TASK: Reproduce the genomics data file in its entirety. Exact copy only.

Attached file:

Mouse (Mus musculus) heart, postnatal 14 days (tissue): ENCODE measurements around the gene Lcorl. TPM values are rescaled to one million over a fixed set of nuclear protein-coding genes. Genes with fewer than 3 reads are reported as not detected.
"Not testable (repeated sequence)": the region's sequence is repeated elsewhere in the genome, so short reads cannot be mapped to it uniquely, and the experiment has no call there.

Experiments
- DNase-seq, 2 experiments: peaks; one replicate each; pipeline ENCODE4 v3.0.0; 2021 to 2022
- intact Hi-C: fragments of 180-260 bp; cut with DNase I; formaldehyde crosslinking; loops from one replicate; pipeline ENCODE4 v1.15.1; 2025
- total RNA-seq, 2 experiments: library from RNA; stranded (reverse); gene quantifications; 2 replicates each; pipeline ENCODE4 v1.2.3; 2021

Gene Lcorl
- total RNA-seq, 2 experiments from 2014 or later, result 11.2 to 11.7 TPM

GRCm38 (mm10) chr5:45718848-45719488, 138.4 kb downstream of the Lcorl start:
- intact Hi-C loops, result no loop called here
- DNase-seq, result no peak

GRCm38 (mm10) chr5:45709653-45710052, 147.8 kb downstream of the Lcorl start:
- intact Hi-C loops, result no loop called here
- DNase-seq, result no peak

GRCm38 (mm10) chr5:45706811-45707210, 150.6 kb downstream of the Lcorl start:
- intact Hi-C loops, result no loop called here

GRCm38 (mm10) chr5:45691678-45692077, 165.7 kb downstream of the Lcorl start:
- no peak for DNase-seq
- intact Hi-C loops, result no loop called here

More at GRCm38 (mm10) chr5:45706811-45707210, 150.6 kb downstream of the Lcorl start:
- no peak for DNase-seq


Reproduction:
Mouse (Mus musculus) heart, postnatal 14 days (tissue): ENCODE measurements around the gene Lcorl. TPM values are rescaled to one million over a fixed set of nuclear protein-coding genes. Genes with fewer than 3 reads are reported as not detected.
"Not testable (repeated sequence)": the region's sequence is repeated elsewhere in the genome, so short reads cannot be mapped to it uniquely, and the experiment has no call there.

Experiments
- DNase-seq, 2 experiments: peaks; one replicate each; pipeline ENCODE4 v3.0.0; 2021 to 2022
- intact Hi-C: fragments of 180-260 bp; cut with DNase I; formaldehyde crosslinking; loops from one replicate; pipeline ENCODE4 v1.15.1; 2025
- total RNA-seq, 2 experiments: library from RNA; stranded (reverse); gene quantifications; 2 replicates each; pipeline ENCODE4 v1.2.3; 2021

Gene Lcorl
- total RNA-seq, 2 experiments from 2014 or later, result 11.2 to 11.7 TPM

GRCm38 (mm10) chr5:45718848-45719488, 138.4 kb downstream of the Lcorl start:
- intact Hi-C loops, result no loop called here
- DNase-seq, result no peak

GRCm38 (mm10) chr5:45709653-45710052, 147.8 kb downstream of the Lcorl start:
- intact Hi-C loops, result no loop called here
- DNase-seq, result no peak

GRCm38 (mm10) chr5:45706811-45707210, 150.6 kb downstream of the Lcorl start:
- intact Hi-C loops, result no loop called here

GRCm38 (mm10) chr5:45691678-45692077, 165.7 kb downstream of the Lcorl start:
- no peak for DNase-seq
- intact Hi-C loops, result no loop called here

More at GRCm38 (mm10) chr5:45706811-45707210, 150.6 kb downstream of the Lcorl start:
- no peak for DNase-seq